In patients with chronic hepatic encephalopathy, proton magnetic resonance spectroscopy can be used to detect specific metabolic abnormalities in the brain: MRI shows a hyperintense globus pallidus on T1-weighted sequences. We investigated the relationship between these two MR findings in a series of 25 patients with the use of quantitative data and a multiple regression analysis model. The cerebral increase in glutamine compounds and the decrease in myoinositol and choline correlated separately with globus pallidus hyperintensity, and each was complementary in accounting for this imaging finding. Such an association suggests that spectroscopic and imaging alterations are two different expressions of the reversible events that occur in the brain of patients with hepatic encephalopathy in that both disappear after liver transplantation. Globus pallidus hyperintensity seems to be a global indicator of the cerebral metabolic disorder, and the spectroscopic pattern denotes the specific metabolic alterations.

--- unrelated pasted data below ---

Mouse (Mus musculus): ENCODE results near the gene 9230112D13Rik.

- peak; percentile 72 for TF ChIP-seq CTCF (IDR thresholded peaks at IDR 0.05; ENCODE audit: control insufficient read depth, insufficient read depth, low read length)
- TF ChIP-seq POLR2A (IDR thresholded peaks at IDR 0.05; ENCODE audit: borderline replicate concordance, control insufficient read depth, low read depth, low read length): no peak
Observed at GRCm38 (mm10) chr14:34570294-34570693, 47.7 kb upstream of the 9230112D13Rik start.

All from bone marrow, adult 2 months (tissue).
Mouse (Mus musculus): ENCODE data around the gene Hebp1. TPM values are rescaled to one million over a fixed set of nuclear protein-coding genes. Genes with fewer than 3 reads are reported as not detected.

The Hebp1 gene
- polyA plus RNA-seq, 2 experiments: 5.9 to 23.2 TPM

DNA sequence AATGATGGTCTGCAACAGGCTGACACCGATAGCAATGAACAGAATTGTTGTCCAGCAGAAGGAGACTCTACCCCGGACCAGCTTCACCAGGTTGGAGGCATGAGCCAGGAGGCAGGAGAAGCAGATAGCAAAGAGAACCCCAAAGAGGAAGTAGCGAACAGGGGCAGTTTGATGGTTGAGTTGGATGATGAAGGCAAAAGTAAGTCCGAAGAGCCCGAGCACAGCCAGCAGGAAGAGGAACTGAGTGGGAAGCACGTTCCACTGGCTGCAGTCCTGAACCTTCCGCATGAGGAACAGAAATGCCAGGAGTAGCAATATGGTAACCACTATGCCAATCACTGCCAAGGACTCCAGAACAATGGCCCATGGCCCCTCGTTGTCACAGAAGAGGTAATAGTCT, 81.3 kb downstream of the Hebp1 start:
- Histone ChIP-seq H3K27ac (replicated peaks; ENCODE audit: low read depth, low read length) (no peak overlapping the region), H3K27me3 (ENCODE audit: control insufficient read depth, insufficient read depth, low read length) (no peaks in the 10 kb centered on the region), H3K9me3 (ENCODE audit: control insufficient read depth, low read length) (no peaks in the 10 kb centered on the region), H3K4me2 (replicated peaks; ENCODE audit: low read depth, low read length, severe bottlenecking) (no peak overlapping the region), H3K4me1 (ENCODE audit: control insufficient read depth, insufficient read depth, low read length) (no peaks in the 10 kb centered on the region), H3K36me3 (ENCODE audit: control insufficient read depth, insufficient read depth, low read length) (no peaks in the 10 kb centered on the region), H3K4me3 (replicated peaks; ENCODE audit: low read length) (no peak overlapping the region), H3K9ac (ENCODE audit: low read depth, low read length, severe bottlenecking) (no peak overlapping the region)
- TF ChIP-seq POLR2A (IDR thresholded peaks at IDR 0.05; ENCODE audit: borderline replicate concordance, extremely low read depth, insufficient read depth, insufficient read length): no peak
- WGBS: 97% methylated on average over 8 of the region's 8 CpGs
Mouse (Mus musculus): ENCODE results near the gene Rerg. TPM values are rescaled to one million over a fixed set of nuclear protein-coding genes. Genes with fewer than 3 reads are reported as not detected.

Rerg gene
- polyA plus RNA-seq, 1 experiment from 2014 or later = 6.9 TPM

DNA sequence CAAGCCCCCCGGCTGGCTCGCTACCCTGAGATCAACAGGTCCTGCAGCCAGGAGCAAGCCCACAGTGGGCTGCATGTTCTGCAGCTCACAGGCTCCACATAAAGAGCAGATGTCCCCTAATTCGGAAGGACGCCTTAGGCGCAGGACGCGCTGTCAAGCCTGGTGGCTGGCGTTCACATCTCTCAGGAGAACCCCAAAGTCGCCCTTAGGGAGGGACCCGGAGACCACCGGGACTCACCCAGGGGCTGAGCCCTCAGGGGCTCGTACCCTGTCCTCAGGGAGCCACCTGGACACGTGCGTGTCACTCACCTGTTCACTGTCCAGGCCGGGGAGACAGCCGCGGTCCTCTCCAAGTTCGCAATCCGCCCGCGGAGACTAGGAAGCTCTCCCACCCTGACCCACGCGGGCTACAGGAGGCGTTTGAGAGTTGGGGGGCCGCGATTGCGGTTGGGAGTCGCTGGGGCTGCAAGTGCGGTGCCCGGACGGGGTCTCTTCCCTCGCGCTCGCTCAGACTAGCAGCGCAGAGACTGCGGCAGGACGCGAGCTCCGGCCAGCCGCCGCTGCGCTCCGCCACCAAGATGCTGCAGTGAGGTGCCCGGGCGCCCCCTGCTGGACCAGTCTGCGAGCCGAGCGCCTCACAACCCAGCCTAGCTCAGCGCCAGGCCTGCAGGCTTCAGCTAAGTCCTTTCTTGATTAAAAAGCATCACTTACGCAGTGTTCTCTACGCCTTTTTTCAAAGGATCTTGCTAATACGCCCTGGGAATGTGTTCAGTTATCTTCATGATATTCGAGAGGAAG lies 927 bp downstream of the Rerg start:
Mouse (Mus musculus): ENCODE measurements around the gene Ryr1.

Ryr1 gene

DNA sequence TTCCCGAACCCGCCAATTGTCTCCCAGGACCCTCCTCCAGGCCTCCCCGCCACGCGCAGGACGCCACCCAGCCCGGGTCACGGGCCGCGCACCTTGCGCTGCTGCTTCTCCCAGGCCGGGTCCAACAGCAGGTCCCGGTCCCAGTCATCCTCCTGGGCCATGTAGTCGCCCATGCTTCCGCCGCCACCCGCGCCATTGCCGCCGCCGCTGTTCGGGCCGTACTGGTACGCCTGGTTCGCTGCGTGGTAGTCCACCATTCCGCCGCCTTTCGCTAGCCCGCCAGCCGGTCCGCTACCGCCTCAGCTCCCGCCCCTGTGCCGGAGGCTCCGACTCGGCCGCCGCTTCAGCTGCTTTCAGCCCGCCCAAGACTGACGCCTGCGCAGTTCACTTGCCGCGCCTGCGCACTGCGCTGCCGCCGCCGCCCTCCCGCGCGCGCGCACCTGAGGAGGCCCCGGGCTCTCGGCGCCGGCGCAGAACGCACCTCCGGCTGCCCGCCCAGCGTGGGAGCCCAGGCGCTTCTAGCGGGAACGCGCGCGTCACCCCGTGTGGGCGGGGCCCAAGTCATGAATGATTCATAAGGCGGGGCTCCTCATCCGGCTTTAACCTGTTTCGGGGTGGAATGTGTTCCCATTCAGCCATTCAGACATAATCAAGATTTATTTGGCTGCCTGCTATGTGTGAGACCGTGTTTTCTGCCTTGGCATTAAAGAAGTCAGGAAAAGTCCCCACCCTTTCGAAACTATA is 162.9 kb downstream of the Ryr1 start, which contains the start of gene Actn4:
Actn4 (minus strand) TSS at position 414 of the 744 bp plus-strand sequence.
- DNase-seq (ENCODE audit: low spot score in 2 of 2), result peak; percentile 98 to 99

Pujol, J., Kulisevsky, J., Moreno, A., Deus, J., Alonso, J., Balanzó, J., Martí-Vilalta, J. L., & Capdevila, A. (1996). Neurospectroscopic alterations and globus pallidus hyperintensity as related magnetic resonance markers of reversible hepatic encephalopathy. Neurology, 47(6), 1526-1530. https://doi.org/10.1212/WNL.47.6.1526